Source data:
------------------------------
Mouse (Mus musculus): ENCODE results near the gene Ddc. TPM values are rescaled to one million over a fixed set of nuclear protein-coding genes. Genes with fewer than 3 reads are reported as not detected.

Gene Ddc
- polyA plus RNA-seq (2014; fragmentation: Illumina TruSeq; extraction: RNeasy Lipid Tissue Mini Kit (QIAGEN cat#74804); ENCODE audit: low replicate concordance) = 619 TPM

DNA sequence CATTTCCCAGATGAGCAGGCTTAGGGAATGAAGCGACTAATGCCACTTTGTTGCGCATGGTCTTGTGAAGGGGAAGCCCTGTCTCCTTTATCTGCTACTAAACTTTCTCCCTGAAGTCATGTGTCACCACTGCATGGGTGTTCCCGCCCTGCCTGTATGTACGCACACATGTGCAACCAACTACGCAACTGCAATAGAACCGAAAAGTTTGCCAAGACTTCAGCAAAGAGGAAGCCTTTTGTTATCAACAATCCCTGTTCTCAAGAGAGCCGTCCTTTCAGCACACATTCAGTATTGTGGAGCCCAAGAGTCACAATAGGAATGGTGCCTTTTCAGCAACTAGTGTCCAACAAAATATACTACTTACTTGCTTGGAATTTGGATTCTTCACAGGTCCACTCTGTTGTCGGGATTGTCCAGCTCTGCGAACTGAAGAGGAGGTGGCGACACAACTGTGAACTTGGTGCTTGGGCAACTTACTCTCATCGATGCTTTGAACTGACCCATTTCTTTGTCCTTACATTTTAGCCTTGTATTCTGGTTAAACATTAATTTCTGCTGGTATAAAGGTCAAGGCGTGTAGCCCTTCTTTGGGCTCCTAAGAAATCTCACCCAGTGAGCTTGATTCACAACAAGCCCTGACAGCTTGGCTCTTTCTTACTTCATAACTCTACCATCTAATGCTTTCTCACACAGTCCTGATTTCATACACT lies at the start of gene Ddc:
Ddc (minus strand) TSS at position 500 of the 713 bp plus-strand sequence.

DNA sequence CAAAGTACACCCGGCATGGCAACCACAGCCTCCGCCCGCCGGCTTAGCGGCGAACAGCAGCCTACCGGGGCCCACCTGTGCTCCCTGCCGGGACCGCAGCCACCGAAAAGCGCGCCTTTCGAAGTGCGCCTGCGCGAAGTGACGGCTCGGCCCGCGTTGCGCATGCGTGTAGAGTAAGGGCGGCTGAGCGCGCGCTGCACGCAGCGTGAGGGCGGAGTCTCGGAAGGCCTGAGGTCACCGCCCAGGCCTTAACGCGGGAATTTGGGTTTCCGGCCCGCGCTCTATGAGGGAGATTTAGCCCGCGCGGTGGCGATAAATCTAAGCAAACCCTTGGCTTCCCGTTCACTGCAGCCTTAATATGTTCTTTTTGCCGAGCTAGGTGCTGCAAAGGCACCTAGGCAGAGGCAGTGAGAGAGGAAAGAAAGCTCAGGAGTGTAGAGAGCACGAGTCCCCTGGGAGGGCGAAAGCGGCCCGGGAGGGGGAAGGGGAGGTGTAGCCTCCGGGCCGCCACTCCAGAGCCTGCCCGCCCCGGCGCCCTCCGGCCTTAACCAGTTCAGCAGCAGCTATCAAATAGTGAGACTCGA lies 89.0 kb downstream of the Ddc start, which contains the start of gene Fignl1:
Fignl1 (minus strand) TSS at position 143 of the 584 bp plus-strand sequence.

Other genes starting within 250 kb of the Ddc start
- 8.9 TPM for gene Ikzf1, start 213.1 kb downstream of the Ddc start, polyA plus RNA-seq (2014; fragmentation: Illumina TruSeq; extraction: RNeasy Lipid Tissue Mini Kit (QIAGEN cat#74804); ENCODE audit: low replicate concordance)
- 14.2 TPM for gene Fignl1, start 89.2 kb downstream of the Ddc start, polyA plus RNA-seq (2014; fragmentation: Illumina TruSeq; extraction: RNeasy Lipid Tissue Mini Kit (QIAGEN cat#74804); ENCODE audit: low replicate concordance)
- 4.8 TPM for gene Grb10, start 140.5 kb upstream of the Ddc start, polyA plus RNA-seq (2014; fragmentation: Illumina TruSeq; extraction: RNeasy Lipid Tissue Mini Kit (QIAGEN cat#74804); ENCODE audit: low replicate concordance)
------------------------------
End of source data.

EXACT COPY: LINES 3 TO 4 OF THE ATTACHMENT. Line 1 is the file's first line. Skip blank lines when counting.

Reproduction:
- polyA plus RNA-seq (2014; fragmentation: Illumina TruSeq; extraction: RNeasy Lipid Tissue Mini Kit (QIAGEN cat#74804); ENCODE audit: low replicate concordance) = 619 TPM

DNA sequence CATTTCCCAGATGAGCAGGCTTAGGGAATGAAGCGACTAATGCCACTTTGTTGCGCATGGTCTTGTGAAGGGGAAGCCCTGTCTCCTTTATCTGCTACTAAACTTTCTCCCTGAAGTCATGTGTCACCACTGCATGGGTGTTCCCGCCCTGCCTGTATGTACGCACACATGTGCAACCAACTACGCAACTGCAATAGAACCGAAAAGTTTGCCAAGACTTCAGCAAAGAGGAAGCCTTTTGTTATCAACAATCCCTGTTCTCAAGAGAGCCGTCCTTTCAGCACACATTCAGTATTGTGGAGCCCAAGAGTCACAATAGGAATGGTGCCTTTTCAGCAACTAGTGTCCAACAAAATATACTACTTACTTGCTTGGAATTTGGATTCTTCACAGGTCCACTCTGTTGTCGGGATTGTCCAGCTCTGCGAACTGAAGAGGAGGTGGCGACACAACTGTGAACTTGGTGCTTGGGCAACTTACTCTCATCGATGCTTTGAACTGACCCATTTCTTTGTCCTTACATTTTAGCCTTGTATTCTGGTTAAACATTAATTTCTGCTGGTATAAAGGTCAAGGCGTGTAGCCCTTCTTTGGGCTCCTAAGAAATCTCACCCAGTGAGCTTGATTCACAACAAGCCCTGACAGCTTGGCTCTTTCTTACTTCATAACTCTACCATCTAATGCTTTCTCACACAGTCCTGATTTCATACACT lies at the start of gene Ddc: